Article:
“I buy on the assumption that they could close the market the next day and not reopen it for five years.”
— Warren Buffett
Investors can learn a lot from Warren Buffett, whose above quote teaches the importance of thinking about investment time horizon, and asking ourselves before buying any given stock: can we envision holding onto it for years — even a five year holding period possibly?
Suppose a “buy-and-hold” investor was considering an investment into Kinder Morgan Inc. (NYSE: KMI) back in 2018: back then, such an investor may have been pondering this very same question. Had they answered “yes” to a full five year investment time horizon and then actually held for these past 5 years, here’s how that investment would have turned out.
|Average annual return:||7.22%|
As shown above, the five year investment result worked out well, with an annualized rate of return of 7.22%. This would have turned a $10K investment made 5 years ago into $14,170.30 today (as of 02/13/2023). On a total return basis, that’s a result of 41.68% (something to think about: how might KMI shares perform over the next 5 years?). [These numbers were computed with the Dividend Channel DRIP Returns Calculator.]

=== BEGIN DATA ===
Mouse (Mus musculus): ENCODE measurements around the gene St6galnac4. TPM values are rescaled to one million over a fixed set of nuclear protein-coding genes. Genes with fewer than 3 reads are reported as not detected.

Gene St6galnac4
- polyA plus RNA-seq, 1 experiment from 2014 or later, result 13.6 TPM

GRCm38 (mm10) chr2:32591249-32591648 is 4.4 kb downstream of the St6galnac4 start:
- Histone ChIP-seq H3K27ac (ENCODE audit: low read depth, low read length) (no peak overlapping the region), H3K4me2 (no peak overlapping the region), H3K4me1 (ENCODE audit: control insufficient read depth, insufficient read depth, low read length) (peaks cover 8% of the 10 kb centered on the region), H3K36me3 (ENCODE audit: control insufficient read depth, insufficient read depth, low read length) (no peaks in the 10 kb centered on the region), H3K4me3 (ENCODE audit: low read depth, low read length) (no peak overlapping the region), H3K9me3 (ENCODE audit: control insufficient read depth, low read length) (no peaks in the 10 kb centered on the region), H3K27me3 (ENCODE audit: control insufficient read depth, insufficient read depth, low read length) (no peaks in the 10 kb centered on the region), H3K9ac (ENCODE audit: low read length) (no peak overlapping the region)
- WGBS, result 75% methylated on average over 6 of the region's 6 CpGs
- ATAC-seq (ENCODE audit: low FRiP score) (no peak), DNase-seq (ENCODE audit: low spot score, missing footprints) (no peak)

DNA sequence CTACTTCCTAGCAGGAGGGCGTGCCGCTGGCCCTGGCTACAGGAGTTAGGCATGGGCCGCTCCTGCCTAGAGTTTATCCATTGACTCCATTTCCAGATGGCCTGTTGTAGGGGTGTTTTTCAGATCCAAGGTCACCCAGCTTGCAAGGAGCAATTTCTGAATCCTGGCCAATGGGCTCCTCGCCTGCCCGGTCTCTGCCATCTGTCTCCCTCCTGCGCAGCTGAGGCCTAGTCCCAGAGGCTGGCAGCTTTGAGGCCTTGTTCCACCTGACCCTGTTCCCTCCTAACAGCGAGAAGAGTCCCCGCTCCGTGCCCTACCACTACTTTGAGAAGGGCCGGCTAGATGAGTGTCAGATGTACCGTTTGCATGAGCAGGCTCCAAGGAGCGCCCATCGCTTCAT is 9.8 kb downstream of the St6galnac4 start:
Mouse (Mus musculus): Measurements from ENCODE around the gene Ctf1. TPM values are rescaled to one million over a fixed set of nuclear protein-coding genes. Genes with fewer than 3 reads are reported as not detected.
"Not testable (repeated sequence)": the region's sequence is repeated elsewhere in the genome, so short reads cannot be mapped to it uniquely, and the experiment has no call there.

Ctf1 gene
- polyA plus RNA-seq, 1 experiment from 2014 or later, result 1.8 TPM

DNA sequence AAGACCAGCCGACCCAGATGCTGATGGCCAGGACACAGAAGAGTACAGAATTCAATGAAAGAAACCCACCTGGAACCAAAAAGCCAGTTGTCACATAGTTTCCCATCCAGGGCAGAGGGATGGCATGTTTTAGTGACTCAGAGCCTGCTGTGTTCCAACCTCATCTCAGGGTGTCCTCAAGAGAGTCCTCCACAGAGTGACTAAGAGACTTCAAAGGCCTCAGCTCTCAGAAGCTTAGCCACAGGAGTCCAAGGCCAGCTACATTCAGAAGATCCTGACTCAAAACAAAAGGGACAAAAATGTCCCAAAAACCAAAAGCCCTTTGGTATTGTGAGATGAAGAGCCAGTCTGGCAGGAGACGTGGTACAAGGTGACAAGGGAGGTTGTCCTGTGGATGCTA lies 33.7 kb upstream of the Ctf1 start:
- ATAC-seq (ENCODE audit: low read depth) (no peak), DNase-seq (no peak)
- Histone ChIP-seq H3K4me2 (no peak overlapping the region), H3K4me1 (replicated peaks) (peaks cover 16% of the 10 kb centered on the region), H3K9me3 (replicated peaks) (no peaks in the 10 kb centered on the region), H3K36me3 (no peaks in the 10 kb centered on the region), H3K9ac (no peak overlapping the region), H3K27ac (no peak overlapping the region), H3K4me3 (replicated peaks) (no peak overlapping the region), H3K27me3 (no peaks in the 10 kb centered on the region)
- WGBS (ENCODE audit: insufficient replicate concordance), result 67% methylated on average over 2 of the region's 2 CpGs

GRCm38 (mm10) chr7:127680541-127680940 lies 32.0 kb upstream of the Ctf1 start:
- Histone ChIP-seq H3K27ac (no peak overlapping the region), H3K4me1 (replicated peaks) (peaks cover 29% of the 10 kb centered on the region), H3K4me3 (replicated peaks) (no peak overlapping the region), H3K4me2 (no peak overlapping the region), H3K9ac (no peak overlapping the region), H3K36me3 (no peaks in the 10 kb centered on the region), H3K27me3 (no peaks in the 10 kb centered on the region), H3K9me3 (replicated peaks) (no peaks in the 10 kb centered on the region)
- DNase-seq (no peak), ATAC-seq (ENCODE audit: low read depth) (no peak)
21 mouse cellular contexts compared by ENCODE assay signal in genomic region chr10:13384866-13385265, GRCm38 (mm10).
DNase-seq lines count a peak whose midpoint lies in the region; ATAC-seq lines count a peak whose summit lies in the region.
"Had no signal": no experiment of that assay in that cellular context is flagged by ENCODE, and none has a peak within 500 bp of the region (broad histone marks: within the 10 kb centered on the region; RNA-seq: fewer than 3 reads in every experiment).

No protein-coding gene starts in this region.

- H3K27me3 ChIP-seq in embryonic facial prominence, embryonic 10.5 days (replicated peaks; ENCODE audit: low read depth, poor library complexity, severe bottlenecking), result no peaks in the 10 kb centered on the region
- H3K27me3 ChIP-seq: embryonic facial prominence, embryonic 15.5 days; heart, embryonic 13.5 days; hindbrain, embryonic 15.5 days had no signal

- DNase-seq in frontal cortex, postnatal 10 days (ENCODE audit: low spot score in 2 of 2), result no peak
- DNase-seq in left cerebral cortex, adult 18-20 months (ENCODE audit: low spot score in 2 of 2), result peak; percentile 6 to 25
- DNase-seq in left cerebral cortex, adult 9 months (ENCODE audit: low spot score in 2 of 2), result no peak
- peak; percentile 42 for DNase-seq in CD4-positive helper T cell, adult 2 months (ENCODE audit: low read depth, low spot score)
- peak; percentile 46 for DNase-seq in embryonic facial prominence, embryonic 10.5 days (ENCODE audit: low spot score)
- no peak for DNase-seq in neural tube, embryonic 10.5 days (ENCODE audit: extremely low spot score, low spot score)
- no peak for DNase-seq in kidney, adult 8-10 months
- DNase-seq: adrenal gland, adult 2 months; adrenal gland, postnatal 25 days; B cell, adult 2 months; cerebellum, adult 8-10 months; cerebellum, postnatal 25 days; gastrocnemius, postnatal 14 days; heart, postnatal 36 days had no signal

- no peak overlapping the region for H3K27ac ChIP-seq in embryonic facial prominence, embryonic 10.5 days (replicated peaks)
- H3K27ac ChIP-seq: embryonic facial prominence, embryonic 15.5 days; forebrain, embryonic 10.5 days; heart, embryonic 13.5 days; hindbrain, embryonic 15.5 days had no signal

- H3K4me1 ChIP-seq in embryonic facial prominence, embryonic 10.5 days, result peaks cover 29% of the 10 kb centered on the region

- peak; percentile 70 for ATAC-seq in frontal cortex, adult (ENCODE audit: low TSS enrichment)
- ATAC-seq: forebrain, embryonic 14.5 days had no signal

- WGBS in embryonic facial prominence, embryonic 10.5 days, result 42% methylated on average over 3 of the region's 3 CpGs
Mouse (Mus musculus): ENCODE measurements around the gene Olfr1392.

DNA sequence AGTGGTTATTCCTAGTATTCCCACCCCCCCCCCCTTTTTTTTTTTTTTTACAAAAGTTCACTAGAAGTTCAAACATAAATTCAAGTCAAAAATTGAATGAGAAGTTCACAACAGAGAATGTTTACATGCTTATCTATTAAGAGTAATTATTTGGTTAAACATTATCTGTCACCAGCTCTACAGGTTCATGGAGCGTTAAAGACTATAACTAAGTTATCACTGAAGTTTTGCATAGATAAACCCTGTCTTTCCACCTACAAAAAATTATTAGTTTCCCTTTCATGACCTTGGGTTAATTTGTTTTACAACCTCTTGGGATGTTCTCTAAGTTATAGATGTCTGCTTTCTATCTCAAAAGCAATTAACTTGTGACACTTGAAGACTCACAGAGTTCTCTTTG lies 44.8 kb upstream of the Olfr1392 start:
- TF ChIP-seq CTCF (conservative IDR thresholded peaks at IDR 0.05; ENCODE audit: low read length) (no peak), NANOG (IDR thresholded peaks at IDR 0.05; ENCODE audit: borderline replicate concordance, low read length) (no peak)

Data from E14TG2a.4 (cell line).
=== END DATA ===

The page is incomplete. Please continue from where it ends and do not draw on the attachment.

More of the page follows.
Many investors out there refuse to own any stock that lacks a dividend; in the case of Kinder Morgan Inc., investors have received $5.04/share in dividends these past 5 years examined in the exercise above. This means total return was driven not just by share price, but also by the dividends received (and what the investor did with those dividends). For this exercise, what we’ve done with the dividends is to assume they are reinvestted — i.e. used to purchase additional shares (the calculations use closing price on ex-date).
Based upon the most recent annualized dividend rate of 1.11/share, we calculate that KMI has a current yield of approximately 6.04%. Another interesting datapoint we can examine is ‘yield on cost’ — in other words, we can express the current annualized dividend of 1.11 against the original $17.45/share purchase price. This works out to a yield on cost of 34.61%.
More investment wisdom to ponder:
“When you sell in desperation, you always sell cheap.” — Peter Lynch